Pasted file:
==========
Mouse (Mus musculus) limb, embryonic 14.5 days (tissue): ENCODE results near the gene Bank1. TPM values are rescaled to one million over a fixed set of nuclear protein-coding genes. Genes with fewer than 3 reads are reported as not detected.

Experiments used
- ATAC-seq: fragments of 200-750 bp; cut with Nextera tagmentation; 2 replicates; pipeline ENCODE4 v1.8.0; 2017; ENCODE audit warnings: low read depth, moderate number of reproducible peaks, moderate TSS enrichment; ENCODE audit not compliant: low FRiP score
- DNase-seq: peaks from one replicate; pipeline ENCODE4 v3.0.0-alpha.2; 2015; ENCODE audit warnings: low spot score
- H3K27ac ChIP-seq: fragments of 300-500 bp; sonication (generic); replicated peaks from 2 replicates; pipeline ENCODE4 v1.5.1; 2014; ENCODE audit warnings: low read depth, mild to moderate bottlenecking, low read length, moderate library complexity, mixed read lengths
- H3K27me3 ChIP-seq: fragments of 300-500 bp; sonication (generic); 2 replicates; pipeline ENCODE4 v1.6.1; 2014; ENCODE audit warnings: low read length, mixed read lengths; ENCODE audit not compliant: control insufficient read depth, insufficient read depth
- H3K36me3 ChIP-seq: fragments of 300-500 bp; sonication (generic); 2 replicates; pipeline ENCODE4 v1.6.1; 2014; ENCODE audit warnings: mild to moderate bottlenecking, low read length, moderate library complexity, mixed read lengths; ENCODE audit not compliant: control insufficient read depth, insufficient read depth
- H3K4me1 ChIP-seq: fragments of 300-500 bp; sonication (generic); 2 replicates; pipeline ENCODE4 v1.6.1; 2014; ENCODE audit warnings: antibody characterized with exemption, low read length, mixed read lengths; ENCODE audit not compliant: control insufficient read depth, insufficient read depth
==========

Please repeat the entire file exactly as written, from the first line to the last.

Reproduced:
Mouse (Mus musculus) limb, embryonic 14.5 days (tissue): ENCODE results near the gene Bank1. TPM values are rescaled to one million over a fixed set of nuclear protein-coding genes. Genes with fewer than 3 reads are reported as not detected.

Experiments used
- ATAC-seq: fragments of 200-750 bp; cut with Nextera tagmentation; 2 replicates; pipeline ENCODE4 v1.8.0; 2017; ENCODE audit warnings: low read depth, moderate number of reproducible peaks, moderate TSS enrichment; ENCODE audit not compliant: low FRiP score
- DNase-seq: peaks from one replicate; pipeline ENCODE4 v3.0.0-alpha.2; 2015; ENCODE audit warnings: low spot score
- H3K27ac ChIP-seq: fragments of 300-500 bp; sonication (generic); replicated peaks from 2 replicates; pipeline ENCODE4 v1.5.1; 2014; ENCODE audit warnings: low read depth, mild to moderate bottlenecking, low read length, moderate library complexity, mixed read lengths
- H3K27me3 ChIP-seq: fragments of 300-500 bp; sonication (generic); 2 replicates; pipeline ENCODE4 v1.6.1; 2014; ENCODE audit warnings: low read length, mixed read lengths; ENCODE audit not compliant: control insufficient read depth, insufficient read depth
- H3K36me3 ChIP-seq: fragments of 300-500 bp; sonication (generic); 2 replicates; pipeline ENCODE4 v1.6.1; 2014; ENCODE audit warnings: mild to moderate bottlenecking, low read length, moderate library complexity, mixed read lengths; ENCODE audit not compliant: control insufficient read depth, insufficient read depth
- H3K4me1 ChIP-seq: fragments of 300-500 bp; sonication (generic); 2 replicates; pipeline ENCODE4 v1.6.1; 2014; ENCODE audit warnings: antibody characterized with exemption, low read length, mixed read lengths; ENCODE audit not compliant: control insufficient read depth, insufficient read depth